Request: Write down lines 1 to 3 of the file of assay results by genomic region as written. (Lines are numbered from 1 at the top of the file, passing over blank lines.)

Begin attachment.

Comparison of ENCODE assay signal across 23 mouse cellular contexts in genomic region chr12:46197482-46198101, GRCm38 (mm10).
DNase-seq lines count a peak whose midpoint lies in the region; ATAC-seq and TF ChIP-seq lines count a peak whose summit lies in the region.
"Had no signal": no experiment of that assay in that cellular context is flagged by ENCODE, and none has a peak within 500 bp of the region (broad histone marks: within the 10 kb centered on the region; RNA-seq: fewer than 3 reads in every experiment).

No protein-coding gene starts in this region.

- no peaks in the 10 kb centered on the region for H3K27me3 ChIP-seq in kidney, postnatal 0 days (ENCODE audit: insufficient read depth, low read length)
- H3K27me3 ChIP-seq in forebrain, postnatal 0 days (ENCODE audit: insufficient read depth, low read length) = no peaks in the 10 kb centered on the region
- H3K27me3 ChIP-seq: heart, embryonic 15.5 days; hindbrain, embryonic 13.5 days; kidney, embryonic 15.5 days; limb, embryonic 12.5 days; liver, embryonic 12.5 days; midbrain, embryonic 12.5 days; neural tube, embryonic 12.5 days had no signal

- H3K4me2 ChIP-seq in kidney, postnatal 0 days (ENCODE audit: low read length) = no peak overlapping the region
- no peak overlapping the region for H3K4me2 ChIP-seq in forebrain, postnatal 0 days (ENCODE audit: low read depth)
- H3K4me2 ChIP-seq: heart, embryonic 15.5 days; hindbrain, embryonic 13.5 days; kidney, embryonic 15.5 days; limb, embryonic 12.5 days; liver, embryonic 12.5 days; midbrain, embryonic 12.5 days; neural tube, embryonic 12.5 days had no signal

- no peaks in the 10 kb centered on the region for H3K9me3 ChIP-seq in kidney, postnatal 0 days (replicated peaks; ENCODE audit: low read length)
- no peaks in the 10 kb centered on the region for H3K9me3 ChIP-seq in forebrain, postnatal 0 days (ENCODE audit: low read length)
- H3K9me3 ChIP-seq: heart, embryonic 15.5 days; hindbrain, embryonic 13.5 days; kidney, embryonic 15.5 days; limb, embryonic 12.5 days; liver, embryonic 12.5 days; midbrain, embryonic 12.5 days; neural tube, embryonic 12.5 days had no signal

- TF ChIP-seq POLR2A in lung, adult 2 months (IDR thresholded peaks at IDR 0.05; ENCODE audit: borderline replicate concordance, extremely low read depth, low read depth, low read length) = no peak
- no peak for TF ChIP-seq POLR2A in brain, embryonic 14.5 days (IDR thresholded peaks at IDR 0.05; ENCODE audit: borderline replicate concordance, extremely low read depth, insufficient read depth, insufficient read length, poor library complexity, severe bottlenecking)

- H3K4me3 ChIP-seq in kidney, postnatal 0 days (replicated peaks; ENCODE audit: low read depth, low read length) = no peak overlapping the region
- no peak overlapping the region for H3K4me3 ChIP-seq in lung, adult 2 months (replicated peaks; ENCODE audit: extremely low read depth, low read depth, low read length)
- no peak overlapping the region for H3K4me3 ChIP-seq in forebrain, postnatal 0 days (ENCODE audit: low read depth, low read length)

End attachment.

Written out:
Comparison of ENCODE assay signal across 23 mouse cellular contexts in genomic region chr12:46197482-46198101, GRCm38 (mm10).
DNase-seq lines count a peak whose midpoint lies in the region; ATAC-seq and TF ChIP-seq lines count a peak whose summit lies in the region.
"Had no signal": no experiment of that assay in that cellular context is flagged by ENCODE, and none has a peak within 500 bp of the region (broad histone marks: within the 10 kb centered on the region; RNA-seq: fewer than 3 reads in every experiment).